In a world of chaos, and worry, deep kindness remains from many people. Simple gestures or words-a smile, please, and thank you go a long way to reduce tension and unite people.
A move out of downtown Boston to the South Shore a year and a half ago, charting a new territory, new explorations, and navigating a new world–hairdresser, nail salon, and at the top of my list - a skating club. I toggle between two clubs–The Bog Skating Club and The Bourne Skating Club. I am astounded by the kindness and welcoming found in both clubs.
The first time I skated, at The Bourne Skating club, the coaches saw a new face and introduced themselves to me. The skaters said, “hi.” I felt the warmth, and a sense of community. The young women chatted with me about their skating, what test or competition they were working on, and I enjoyed hearing about their skating journeys. Beautiful skaters and beautiful people.
I am a slow skater. The rules of a freestyle session designate that the individual taking a lesson has the right of way on the ice. Not quick enough to dodge the young skaters, the lovely skaters apologized to me. I am the one who should apologize to them for getting in their way, not annoyed at the disruption of their precious lesson time. I appreciated their grace and kindness towards an adult skater.
The Bog Skating Club invited my friend and I to skate in their Christmas show. We practiced two to three times a week and became friendly with the individuals who skated in the public sessions and worked at the rink. The caring team encouraged two adult skaters and championed us along the way. The day of the performance, my nerves were off the charts. The woman checking us before we stepped onto the ice provided me with hand warmers, the president of the club asked me many times during the warm-up, “Judy are you okay?” When I stood waiting to be next to perform, overwhelmed as the gentlemen who runs the Zamboni walked over with two bouquets of flowers, one for me and one for my friend. In addition, the twins who skate at both clubs, present the day of the show, handed me a lovely card and chocolates. Kindness remains.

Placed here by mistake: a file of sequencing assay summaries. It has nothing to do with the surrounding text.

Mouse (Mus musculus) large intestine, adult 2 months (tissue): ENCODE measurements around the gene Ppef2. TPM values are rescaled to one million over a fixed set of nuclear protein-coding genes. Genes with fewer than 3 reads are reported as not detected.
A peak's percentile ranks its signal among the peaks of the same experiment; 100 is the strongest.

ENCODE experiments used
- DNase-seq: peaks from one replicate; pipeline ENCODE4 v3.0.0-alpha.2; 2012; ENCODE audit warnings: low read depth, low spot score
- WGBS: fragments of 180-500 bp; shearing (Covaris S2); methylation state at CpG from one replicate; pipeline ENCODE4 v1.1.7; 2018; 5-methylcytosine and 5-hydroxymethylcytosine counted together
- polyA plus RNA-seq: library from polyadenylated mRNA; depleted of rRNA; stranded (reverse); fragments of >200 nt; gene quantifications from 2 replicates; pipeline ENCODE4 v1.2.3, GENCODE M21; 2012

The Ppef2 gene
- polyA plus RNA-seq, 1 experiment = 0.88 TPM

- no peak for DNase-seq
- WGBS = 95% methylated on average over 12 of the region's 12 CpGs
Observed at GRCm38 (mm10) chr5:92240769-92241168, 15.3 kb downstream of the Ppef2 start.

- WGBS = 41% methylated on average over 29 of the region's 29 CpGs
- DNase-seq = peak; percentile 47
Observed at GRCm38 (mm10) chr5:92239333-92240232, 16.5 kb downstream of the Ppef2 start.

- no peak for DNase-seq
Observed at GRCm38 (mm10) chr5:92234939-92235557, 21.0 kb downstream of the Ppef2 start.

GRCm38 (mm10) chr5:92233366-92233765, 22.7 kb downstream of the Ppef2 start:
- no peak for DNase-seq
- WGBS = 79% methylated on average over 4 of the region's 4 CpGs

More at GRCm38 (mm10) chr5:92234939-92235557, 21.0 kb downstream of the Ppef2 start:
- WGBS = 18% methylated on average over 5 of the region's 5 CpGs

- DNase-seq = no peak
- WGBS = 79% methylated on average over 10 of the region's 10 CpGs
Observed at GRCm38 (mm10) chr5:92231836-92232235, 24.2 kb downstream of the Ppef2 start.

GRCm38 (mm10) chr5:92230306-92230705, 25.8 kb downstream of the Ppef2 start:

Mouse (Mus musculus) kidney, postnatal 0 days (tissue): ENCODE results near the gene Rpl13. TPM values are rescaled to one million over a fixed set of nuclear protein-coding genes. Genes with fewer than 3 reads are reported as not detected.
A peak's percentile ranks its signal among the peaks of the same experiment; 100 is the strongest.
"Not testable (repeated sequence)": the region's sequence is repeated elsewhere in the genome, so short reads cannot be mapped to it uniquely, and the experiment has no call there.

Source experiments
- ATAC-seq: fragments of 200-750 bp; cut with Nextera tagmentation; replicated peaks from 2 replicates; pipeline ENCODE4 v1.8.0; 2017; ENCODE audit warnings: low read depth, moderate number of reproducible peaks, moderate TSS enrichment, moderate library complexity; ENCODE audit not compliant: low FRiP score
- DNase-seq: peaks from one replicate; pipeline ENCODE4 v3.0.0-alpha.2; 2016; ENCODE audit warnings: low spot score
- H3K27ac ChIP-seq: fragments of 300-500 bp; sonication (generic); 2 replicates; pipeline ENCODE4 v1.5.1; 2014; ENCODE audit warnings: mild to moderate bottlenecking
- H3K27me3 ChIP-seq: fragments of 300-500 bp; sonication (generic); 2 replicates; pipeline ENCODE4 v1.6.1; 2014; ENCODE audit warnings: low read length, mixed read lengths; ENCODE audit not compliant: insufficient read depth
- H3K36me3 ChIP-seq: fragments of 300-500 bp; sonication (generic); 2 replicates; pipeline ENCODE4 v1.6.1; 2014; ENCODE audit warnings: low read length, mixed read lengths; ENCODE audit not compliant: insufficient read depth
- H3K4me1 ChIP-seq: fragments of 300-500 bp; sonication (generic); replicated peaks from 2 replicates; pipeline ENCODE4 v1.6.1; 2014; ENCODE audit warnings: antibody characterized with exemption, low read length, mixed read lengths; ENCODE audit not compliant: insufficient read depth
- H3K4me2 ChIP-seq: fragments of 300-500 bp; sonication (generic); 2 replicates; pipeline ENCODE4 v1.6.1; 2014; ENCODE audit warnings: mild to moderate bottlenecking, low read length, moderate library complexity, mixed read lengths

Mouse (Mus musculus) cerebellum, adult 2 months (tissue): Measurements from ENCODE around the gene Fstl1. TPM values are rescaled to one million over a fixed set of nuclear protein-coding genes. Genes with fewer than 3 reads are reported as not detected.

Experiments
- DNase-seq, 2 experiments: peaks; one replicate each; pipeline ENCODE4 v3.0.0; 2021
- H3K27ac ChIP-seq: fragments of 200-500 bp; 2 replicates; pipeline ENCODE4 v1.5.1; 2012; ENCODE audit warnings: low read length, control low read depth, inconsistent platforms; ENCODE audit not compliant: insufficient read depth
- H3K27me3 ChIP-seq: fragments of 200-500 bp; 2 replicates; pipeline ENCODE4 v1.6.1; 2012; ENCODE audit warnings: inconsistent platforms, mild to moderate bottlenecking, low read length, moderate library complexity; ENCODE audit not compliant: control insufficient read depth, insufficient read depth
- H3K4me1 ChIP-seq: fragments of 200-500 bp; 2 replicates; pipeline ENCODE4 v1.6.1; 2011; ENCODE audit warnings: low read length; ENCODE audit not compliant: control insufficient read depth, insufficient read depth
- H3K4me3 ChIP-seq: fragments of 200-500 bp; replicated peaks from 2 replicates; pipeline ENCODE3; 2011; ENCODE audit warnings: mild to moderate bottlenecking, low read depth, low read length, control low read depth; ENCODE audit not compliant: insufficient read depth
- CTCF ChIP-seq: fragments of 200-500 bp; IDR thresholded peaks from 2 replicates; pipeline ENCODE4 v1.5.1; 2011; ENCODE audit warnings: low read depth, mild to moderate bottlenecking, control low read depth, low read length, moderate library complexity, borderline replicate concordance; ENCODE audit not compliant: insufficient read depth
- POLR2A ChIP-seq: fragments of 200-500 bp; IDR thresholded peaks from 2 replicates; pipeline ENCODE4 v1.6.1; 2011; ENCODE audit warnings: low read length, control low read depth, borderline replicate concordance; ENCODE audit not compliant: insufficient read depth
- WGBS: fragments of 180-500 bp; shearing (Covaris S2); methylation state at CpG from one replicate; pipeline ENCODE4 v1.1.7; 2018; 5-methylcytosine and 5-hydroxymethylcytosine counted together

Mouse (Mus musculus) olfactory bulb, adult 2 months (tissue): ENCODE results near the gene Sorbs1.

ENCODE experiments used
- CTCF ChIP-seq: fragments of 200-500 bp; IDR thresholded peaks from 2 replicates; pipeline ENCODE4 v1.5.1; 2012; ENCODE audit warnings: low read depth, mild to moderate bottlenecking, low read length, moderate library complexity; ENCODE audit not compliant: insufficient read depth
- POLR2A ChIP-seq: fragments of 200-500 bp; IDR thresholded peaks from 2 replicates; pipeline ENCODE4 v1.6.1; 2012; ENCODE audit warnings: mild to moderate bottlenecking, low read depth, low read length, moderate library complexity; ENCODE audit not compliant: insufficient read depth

As I continue to grow and navigate my grief journey and share my story, the walls that had been up for decades came down. People talk to me. The saying goes, “everyone has a story.” Being more open and vulnerable, not closed like a vault, has allowed me to reciprocate. I joined The Compassionate Friends Sibling Grief Book Club, a warm, welcoming group who share our bond of sibling loss, and love of reading.
One of my bereaved sibling friends I met through the group, appreciating my passion for skating, and graciously presented me with a bracelet with a skating charm. I felt touched by her kindness and thoughtfulness. Having both lost sisters, we share a bond despite our age difference, and years of loss.
Little speckles of kindness, reciprocate greater rewards, endure friendships and relationships from unknown places.
Judy Lipson, is the Founder of Celebration of Sisters, an ice skating fundraiser established in 2011 to commemorate the memories of her beloved sisters to benefit Massachusetts General Hospital. Judy has published articles for The Open to Hope Foundation and The Centering Organization. Massachusetts General Hospital and SKATING Magazine featured numerous pieces on Judy’s philanthropic work. Judy appeared as a guest on The Open To Hope and The Morning Glory Podcasts. Her passion for figure skating secured the recipient of U.S. Figure Skating Association 2020 Get Up Award. Judy’s memoir, Celebration of Sisters: It Is Never Too Late To Grieve, released December 2021 by WriteLife Publishing.